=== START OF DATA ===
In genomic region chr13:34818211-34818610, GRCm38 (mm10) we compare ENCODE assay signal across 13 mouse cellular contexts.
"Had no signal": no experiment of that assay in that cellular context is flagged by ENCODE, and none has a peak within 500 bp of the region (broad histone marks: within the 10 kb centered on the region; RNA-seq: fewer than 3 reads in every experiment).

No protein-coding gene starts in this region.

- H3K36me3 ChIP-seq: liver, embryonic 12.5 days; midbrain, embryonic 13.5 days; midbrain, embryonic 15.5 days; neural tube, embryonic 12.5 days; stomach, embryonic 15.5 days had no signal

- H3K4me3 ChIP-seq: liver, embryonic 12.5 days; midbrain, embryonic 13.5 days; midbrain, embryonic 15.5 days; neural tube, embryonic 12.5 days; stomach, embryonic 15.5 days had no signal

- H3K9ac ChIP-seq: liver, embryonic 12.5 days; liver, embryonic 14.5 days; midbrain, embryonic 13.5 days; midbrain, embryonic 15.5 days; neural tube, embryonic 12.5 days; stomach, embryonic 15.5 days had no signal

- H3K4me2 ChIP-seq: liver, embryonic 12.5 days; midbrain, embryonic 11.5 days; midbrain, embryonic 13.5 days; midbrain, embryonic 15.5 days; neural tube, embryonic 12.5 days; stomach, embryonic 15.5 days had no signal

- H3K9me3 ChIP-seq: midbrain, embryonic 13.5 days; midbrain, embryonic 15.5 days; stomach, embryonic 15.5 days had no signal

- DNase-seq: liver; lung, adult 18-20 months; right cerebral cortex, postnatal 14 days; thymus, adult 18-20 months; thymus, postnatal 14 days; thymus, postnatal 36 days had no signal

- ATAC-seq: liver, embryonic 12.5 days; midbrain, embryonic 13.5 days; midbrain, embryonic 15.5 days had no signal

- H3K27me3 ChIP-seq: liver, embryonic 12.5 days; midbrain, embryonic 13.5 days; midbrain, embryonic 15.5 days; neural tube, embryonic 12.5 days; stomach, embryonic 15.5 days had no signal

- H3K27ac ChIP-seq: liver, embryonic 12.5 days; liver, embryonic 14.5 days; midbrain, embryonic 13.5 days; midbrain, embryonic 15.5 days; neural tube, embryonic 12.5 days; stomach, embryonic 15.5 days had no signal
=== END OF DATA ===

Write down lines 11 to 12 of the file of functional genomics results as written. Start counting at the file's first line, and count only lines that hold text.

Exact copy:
- H3K27me3 ChIP-seq: liver, embryonic 12.5 days; midbrain, embryonic 13.5 days; midbrain, embryonic 15.5 days; neural tube, embryonic 12.5 days; stomach, embryonic 15.5 days had no signal

- H3K27ac ChIP-seq: liver, embryonic 12.5 days; liver, embryonic 14.5 days; midbrain, embryonic 13.5 days; midbrain, embryonic 15.5 days; neural tube, embryonic 12.5 days; stomach, embryonic 15.5 days had no signal